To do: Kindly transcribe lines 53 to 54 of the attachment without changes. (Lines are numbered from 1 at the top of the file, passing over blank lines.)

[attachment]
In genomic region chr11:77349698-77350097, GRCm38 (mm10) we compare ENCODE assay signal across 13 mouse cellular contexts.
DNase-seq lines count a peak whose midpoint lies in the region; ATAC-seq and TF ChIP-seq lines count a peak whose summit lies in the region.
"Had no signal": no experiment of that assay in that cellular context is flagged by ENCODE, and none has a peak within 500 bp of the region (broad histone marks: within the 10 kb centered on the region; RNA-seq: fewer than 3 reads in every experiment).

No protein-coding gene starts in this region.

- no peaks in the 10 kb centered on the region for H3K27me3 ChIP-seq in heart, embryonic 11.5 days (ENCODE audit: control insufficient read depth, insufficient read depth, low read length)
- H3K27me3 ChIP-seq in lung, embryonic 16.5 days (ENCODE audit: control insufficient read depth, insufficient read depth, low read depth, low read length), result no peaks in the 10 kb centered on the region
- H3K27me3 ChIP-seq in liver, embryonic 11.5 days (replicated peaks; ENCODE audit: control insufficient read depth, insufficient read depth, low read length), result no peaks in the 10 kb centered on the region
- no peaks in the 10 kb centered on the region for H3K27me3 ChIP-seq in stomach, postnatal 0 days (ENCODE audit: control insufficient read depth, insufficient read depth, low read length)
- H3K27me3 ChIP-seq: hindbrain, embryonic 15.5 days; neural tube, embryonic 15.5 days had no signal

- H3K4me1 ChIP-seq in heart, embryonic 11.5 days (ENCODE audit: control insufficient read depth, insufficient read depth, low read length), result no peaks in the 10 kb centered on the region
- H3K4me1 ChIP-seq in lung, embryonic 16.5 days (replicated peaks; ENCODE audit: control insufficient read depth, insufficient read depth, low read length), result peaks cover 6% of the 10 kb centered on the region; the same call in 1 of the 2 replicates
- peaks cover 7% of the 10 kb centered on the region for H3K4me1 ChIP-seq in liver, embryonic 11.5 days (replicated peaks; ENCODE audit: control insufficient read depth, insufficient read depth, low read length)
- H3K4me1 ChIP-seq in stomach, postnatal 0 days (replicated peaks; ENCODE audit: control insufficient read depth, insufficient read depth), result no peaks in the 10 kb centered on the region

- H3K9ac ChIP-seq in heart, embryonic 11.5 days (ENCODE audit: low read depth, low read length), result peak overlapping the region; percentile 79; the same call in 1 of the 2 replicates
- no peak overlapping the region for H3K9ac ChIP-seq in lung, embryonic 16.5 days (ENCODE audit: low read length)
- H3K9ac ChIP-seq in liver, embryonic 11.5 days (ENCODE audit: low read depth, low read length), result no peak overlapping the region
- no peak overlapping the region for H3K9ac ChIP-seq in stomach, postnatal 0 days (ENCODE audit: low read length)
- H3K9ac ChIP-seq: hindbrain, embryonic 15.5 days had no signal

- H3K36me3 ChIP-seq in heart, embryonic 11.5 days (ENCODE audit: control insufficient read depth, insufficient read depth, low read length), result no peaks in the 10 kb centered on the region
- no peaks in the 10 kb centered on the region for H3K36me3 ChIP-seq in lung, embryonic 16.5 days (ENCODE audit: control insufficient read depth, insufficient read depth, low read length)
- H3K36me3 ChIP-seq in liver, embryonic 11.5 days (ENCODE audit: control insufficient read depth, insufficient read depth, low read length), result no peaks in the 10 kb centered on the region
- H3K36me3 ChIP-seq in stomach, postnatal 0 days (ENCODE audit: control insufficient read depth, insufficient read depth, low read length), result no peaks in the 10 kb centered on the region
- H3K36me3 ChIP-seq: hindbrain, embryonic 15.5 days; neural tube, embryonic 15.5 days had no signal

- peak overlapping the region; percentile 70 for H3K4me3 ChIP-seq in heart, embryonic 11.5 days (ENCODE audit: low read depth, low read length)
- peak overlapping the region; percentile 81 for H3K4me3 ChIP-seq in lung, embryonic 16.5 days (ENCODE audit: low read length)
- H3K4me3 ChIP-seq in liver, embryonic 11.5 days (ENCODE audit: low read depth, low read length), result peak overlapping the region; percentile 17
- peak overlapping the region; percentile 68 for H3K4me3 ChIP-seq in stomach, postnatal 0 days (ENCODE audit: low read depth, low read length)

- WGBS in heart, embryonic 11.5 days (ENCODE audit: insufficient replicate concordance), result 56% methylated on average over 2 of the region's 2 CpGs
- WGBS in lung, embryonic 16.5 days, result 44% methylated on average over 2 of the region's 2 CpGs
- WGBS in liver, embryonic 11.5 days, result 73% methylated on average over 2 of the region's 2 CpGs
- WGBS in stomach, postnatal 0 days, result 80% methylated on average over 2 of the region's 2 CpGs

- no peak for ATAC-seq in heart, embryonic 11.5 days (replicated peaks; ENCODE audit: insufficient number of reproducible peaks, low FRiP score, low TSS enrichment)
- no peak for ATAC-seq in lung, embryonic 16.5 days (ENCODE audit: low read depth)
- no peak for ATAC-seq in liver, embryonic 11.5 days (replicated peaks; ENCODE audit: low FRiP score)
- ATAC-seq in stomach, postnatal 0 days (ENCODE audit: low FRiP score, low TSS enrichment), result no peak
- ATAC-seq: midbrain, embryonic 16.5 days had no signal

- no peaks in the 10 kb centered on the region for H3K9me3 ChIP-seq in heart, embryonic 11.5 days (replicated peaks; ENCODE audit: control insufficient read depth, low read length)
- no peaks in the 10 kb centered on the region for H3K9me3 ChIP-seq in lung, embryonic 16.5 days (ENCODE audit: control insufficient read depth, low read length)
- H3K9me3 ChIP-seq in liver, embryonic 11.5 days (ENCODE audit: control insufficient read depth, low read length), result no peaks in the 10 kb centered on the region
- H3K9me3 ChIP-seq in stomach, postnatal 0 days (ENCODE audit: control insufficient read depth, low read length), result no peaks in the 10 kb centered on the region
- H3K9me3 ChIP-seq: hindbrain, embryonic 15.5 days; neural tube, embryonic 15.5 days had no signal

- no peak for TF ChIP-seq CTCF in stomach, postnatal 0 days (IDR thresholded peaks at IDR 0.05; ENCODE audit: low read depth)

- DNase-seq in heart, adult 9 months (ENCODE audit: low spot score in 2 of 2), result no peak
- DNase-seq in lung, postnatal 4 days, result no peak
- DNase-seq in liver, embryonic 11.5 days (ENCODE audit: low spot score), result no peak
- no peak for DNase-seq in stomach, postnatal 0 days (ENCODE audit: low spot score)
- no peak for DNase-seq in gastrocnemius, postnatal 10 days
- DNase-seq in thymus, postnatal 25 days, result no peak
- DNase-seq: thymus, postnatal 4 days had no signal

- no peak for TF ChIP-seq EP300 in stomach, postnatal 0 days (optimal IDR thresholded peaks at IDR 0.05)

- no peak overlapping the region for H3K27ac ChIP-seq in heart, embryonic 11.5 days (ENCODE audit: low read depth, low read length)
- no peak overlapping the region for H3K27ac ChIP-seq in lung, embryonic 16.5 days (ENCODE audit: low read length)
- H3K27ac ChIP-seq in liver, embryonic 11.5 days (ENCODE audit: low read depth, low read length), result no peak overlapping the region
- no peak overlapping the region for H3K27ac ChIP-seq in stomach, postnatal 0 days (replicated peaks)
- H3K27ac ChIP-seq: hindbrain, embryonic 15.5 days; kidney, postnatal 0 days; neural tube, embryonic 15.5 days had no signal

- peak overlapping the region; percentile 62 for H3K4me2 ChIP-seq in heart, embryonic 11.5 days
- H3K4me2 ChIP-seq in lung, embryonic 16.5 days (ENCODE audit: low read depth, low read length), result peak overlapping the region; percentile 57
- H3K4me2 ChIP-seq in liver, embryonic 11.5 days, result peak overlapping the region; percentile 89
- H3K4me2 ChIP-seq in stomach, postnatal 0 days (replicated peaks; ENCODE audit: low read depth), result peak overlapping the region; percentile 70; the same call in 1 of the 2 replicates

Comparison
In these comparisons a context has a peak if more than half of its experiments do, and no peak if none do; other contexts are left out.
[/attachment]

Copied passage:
- H3K27ac ChIP-seq in liver, embryonic 11.5 days (ENCODE audit: low read depth, low read length), result no peak overlapping the region
- no peak overlapping the region for H3K27ac ChIP-seq in stomach, postnatal 0 days (replicated peaks)